Sunday, February 8, 2009

Balancing Content

Over the last few weeks, I have been consumed with work and our move to Cherryhurst. But between my consulting j-o-b at Accenture and getting settled into the new digs, I have found time on every Sunday of this year to post my thoughts. I am enjoying the drill.

By design, it usually takes me 60 minutes, from start to finish. By the time I sit down to write, I may have thought about my post, content-wise, but never have anything organized.

I simply write whatever happens to roll off of my fingertips, and an hour later, Emily will give it a quick edit. She then clicks "Publish Post," and voila, we're live.

That, my vast readership, is the extent of our editorial operation here on Haver Street.

I bring up the routine without reason. Really, I do so to point out that there is not much of any routine.

I have been short on content as well. Coming up with meaningful content can be a difficult balance.

Sometimes there is a lot to write. Sometimes there is not much. Either way, it is a useful exercise for me. Of course, it is no help that I have not read much news lately.

I put myself on a low-news diet to be more productive during this particularly busy stretch at work and to get through our move. I do not recommend a low-news diet for everyone, but it works out well for me. Some people enjoy passing their time watching news, and that's cool.

Although I will state that, if your intent is to immediately increase your focus, eliminate news, particularly from the TV, from your day, and you will get results. I picked up this idea from Tim Ferriss, author of The 4-Hour Workweek.

I was never a fan of the local news to begin with, as my experience with it is typically negative. But whether or not I like the news is not the point. Rather, the point is that if you clip the daily news from your routine, you will have more time to focus on other people, projects and priorities that matter in your life. Increased happiness is a worthwhile byproduct of news elimination.

That stated, I thought about buying the Sunday Times this morning, which, in my view, is an educational way to catch up on the week's events over caffeine and carbohydrates. I resisted, to instead face down an iTunes overhaul, which was successful after two hours of "duplicate song" deletion. What a royal waste of time. (If anyone knows how to control songs from duplicating whenever you update your iTunes library with digital files in storage, suggest your resolution.)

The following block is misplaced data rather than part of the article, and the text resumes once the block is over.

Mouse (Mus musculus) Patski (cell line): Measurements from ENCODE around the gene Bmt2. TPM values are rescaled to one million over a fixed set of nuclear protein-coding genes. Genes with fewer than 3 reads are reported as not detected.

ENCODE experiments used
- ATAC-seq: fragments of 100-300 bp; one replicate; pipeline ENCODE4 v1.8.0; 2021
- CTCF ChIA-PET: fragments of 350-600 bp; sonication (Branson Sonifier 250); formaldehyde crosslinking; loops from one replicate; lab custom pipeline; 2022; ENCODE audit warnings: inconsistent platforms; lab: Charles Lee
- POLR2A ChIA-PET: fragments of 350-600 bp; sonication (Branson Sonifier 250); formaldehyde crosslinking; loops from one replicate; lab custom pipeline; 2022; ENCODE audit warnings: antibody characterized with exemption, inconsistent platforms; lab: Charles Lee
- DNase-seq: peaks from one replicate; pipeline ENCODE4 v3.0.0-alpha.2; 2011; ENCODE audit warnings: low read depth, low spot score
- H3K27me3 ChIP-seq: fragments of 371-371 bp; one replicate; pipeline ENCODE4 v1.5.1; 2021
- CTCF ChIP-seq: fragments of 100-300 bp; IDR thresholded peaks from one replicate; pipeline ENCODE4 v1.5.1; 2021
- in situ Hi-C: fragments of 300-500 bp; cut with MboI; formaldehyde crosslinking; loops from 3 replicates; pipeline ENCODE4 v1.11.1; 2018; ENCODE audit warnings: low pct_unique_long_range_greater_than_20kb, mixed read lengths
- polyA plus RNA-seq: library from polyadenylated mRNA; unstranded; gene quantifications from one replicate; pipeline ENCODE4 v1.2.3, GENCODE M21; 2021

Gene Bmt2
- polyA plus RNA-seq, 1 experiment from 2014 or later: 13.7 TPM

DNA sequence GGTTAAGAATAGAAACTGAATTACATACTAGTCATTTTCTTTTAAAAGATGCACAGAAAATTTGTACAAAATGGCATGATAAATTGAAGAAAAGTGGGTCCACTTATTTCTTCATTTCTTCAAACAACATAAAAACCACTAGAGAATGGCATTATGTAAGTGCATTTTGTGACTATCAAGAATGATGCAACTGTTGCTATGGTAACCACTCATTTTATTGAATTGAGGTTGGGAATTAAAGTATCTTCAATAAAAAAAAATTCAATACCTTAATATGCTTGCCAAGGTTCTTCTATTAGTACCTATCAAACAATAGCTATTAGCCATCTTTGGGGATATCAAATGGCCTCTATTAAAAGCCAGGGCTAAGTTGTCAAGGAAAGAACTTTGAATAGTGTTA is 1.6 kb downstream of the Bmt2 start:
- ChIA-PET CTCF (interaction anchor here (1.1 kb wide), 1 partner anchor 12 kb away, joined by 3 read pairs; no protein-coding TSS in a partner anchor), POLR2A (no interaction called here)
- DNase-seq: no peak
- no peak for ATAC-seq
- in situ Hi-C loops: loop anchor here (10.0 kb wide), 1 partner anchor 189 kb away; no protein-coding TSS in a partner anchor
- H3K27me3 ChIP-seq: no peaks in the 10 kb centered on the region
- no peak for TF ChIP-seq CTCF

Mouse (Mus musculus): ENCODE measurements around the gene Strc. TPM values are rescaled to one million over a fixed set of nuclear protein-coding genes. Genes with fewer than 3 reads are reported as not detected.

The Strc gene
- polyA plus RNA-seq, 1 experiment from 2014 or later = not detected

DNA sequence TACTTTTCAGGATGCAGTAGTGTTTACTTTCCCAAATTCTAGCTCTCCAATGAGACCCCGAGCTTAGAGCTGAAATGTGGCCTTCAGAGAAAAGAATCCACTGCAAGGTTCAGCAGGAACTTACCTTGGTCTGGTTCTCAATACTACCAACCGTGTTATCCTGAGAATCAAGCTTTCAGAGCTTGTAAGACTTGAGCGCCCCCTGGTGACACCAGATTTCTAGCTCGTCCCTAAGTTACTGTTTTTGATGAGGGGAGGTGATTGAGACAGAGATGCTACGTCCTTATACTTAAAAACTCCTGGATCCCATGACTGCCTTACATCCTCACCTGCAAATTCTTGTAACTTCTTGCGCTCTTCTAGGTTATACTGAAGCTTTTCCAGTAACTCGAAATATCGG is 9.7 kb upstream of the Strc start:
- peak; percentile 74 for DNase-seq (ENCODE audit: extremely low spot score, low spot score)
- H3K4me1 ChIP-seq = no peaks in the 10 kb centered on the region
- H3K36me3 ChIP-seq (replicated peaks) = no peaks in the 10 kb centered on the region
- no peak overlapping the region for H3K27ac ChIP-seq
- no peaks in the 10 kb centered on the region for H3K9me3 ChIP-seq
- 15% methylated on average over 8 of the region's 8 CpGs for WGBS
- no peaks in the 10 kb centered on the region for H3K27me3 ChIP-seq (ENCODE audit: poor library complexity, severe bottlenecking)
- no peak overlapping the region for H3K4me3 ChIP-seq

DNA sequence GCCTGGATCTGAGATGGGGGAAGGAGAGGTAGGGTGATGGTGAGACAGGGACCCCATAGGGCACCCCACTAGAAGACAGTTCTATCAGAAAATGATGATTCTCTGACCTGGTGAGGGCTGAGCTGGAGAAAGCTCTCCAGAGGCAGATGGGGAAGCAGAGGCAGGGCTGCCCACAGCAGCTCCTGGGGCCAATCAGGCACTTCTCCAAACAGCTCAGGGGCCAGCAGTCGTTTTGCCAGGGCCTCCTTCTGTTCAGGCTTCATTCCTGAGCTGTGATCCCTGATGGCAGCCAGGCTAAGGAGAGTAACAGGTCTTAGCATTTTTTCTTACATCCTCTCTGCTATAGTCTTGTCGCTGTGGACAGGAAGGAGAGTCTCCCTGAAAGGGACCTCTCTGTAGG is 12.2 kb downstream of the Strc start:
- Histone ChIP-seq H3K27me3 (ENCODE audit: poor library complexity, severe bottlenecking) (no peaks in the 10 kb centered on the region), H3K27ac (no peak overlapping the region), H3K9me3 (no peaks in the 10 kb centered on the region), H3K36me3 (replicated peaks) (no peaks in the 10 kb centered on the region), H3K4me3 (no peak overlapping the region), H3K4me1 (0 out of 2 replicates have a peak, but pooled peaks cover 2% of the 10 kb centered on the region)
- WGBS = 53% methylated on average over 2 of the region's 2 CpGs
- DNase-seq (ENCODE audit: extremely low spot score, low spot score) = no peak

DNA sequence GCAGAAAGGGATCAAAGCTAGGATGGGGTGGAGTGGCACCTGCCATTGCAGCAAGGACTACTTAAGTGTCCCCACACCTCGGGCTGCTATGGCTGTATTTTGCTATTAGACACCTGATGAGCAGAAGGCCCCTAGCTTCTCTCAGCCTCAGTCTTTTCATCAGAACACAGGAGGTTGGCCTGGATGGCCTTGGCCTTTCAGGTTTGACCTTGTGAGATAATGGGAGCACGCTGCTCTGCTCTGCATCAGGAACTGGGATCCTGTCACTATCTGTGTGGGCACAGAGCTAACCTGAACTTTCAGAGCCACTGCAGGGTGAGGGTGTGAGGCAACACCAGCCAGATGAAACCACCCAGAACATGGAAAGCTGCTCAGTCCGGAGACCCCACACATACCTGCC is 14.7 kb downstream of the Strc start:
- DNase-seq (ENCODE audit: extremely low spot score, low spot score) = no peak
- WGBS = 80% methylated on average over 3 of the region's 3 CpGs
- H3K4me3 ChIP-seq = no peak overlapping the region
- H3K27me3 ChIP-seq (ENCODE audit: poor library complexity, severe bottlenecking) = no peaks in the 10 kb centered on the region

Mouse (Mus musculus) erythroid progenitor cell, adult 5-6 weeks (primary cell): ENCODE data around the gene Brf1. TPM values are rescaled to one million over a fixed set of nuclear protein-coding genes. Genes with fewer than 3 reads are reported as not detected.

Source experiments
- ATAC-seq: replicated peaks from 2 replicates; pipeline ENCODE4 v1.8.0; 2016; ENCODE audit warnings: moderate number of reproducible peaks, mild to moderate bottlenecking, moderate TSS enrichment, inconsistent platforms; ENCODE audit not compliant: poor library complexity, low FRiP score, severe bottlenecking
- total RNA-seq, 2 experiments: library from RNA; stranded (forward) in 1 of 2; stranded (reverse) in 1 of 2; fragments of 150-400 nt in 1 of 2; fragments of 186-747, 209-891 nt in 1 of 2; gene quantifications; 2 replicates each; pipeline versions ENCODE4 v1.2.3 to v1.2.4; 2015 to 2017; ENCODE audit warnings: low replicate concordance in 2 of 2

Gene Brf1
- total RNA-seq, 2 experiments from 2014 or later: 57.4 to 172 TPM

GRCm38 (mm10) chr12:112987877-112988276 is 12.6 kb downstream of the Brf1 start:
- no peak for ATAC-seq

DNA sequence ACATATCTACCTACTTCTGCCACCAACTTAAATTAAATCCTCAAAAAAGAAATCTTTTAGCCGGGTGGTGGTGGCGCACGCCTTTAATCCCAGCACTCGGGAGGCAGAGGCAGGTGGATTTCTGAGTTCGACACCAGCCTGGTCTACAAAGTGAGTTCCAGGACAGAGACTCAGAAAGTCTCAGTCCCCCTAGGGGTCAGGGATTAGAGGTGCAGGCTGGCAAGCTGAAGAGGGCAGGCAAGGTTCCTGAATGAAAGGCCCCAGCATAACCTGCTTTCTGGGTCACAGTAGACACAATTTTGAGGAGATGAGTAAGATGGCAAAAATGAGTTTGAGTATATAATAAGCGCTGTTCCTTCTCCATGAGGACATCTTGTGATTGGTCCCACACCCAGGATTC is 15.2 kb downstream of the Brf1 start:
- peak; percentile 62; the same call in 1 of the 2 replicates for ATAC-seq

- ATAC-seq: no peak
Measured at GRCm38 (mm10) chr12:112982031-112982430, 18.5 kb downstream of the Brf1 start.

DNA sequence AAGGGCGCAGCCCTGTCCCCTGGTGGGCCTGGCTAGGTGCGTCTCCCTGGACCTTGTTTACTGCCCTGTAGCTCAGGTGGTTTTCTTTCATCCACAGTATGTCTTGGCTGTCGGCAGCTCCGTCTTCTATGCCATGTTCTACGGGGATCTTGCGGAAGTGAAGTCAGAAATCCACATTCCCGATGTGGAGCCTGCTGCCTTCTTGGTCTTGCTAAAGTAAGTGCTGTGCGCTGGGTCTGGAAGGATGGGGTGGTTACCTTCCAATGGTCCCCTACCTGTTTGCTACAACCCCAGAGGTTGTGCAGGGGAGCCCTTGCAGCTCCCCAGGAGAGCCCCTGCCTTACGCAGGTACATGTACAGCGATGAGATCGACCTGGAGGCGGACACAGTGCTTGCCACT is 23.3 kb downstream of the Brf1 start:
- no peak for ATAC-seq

Nevertheless, we are up and going with a pleasant selection of songs currently shuffling on the iPod in the living room. The view is worth the climb. Quality sounds are a must-have.

We currently have a single speaker that is made for the iPod's flush fit and compact enough for our 1,2oo feet of house. Next on my list is to figure out how to activate the speaker system coarsing through it. Once comnected, we will totally be in business on the music front.

On another note, my friend, Brady, asked me to meet him at Memorial Park yesterday. Brady is always brewing up something adventurous, so I didn't hesitate to join him. I went for jog and then met him, his wife and his little boy of five weeks.

With him, he had an apparatus made up of a strip of nylon and two hand cranks on either end of it. I think he called it a slickline, but when I briefly Googled "slickline," I found only several web pages that featured slicklining equipment of the oil field services variety. No thanks. (If I can find a link for the slickline, I will tweat it on Twitter.)

The idea is to strap the slickline between two hefty trees about twenty or so feet apart. Then you pull the line taut between them, using the two cranks to tighten it. Ideally, it lays across, horizontally, about three-to-four feet above ground.

Once set up, you step on the strip with one foot, eventually placing the other one on as well, at which point, you try your best to balance for as long as you can. It reminds me of unicycling, an activity I never mastered. A difficult balance takes focus and occupies the mind, which I enjoy. It is fun.

That is it for now, until the next balancing act.

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